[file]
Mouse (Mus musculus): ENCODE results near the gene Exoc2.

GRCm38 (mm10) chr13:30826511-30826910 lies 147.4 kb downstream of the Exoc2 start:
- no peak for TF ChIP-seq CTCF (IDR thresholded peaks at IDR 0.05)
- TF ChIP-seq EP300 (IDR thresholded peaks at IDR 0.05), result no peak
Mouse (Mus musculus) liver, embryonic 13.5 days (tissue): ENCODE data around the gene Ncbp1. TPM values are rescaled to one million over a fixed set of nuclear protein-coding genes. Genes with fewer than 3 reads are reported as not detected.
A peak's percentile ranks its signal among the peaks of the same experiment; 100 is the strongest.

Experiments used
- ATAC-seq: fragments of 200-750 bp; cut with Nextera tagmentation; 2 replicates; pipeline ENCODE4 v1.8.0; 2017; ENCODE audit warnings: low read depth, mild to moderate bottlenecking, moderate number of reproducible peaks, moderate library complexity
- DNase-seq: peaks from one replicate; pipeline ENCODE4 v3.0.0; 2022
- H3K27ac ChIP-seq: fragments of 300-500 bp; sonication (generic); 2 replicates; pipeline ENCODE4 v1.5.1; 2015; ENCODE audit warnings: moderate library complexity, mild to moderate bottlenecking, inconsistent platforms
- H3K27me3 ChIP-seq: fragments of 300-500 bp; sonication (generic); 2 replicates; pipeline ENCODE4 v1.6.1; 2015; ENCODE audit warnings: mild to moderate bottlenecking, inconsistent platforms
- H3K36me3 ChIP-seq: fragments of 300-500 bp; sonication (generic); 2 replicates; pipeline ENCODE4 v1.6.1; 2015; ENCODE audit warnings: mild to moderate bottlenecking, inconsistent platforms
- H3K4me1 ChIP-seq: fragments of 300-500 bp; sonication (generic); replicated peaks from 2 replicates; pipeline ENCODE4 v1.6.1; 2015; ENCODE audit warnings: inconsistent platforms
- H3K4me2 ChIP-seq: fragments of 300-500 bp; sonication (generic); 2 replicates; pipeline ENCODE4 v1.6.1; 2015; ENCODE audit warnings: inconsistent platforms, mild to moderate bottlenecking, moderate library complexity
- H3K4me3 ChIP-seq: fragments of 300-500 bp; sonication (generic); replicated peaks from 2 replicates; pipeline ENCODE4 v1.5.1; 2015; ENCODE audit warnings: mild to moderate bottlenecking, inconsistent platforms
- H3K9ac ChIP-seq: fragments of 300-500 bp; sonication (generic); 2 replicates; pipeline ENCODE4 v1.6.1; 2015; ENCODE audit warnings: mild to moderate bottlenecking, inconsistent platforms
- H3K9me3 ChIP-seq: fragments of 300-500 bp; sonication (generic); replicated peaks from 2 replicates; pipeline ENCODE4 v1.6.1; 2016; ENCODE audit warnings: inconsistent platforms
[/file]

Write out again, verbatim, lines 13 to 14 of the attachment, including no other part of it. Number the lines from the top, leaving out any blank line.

- H3K4me1 ChIP-seq: fragments of 300-500 bp; sonication (generic); replicated peaks from 2 replicates; pipeline ENCODE4 v1.6.1; 2015; ENCODE audit warnings: inconsistent platforms
- H3K4me2 ChIP-seq: fragments of 300-500 bp; sonication (generic); 2 replicates; pipeline ENCODE4 v1.6.1; 2015; ENCODE audit warnings: inconsistent platforms, mild to moderate bottlenecking, moderate library complexity